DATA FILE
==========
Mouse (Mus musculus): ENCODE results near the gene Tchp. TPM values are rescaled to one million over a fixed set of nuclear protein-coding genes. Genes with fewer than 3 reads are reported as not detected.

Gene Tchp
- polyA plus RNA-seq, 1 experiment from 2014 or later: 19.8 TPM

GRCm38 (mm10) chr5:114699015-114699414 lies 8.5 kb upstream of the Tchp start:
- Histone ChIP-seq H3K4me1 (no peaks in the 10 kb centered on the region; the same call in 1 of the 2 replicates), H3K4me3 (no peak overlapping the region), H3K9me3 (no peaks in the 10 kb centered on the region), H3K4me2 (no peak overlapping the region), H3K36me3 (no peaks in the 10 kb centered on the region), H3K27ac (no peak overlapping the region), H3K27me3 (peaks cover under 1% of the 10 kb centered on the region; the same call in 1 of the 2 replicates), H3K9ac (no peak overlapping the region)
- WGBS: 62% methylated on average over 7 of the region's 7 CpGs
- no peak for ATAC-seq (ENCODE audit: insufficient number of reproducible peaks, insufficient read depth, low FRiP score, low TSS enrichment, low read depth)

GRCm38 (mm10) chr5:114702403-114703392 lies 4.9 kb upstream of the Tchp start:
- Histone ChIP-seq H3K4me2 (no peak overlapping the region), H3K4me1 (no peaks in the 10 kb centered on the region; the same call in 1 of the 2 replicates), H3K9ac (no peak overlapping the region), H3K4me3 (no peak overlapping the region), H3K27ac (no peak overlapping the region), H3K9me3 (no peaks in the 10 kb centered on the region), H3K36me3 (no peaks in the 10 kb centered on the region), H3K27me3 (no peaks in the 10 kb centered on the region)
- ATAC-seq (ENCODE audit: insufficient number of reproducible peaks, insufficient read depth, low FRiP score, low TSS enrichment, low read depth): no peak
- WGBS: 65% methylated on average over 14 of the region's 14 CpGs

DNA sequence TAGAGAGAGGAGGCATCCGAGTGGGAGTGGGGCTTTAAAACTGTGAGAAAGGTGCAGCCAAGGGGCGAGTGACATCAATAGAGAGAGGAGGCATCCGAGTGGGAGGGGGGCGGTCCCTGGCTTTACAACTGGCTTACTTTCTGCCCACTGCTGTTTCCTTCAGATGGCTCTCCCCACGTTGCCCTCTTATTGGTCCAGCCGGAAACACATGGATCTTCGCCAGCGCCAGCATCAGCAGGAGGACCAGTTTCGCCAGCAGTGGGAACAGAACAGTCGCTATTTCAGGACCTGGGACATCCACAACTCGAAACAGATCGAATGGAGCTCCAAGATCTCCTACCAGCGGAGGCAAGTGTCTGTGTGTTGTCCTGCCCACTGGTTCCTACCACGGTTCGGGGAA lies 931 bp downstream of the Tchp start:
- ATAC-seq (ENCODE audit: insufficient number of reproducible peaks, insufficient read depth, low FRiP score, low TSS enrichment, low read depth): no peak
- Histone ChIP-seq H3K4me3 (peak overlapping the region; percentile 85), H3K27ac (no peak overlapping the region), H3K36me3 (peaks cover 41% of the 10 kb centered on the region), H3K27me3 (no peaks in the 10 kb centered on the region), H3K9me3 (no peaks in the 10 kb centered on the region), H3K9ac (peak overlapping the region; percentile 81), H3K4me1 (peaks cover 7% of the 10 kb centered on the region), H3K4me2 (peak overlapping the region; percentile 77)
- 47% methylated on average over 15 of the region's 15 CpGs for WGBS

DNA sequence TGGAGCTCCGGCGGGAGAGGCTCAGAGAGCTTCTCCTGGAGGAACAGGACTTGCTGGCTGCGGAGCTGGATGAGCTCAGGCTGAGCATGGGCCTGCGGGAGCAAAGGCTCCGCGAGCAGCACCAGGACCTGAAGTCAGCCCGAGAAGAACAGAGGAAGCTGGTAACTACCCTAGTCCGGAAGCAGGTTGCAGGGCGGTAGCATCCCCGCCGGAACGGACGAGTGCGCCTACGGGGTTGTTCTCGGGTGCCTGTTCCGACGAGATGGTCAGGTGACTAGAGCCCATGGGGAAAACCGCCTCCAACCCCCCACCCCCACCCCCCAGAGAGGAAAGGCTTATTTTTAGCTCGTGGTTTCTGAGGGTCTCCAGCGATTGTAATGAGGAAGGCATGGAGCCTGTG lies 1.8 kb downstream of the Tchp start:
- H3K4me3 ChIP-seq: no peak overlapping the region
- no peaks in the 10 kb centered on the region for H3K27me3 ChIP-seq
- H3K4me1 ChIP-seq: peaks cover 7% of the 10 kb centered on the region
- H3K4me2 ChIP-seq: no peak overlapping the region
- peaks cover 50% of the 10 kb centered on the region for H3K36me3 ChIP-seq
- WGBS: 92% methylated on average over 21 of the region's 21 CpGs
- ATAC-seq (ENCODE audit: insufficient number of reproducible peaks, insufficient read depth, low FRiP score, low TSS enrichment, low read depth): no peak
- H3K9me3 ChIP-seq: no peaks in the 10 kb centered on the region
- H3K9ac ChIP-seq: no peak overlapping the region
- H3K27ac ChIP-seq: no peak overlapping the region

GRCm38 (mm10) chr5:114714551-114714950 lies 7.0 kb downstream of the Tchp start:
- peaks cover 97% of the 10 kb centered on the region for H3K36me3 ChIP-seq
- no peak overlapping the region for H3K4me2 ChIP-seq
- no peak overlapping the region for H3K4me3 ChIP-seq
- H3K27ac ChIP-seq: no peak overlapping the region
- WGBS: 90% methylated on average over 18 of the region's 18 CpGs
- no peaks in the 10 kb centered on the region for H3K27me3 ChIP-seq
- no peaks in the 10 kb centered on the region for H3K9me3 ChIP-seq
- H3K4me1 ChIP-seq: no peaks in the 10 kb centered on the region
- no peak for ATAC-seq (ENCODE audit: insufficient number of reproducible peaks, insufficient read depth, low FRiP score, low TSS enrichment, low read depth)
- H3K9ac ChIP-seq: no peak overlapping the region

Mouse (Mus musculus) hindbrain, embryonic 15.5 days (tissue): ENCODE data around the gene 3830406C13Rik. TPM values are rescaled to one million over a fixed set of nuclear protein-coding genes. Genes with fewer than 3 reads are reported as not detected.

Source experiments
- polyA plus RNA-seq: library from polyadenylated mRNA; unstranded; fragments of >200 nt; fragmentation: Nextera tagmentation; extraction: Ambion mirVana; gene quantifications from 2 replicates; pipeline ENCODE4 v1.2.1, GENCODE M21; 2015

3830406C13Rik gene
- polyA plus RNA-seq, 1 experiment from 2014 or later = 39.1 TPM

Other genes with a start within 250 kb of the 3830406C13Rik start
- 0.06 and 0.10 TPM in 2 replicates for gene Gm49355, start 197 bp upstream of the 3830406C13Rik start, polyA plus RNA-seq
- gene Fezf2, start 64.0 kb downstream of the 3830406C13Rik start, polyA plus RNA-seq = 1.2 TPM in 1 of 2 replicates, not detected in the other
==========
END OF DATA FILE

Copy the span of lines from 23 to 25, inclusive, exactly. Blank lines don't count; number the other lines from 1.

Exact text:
- ATAC-seq (ENCODE audit: insufficient number of reproducible peaks, insufficient read depth, low FRiP score, low TSS enrichment, low read depth): no peak
- H3K9me3 ChIP-seq: no peaks in the 10 kb centered on the region
- H3K9ac ChIP-seq: no peak overlapping the region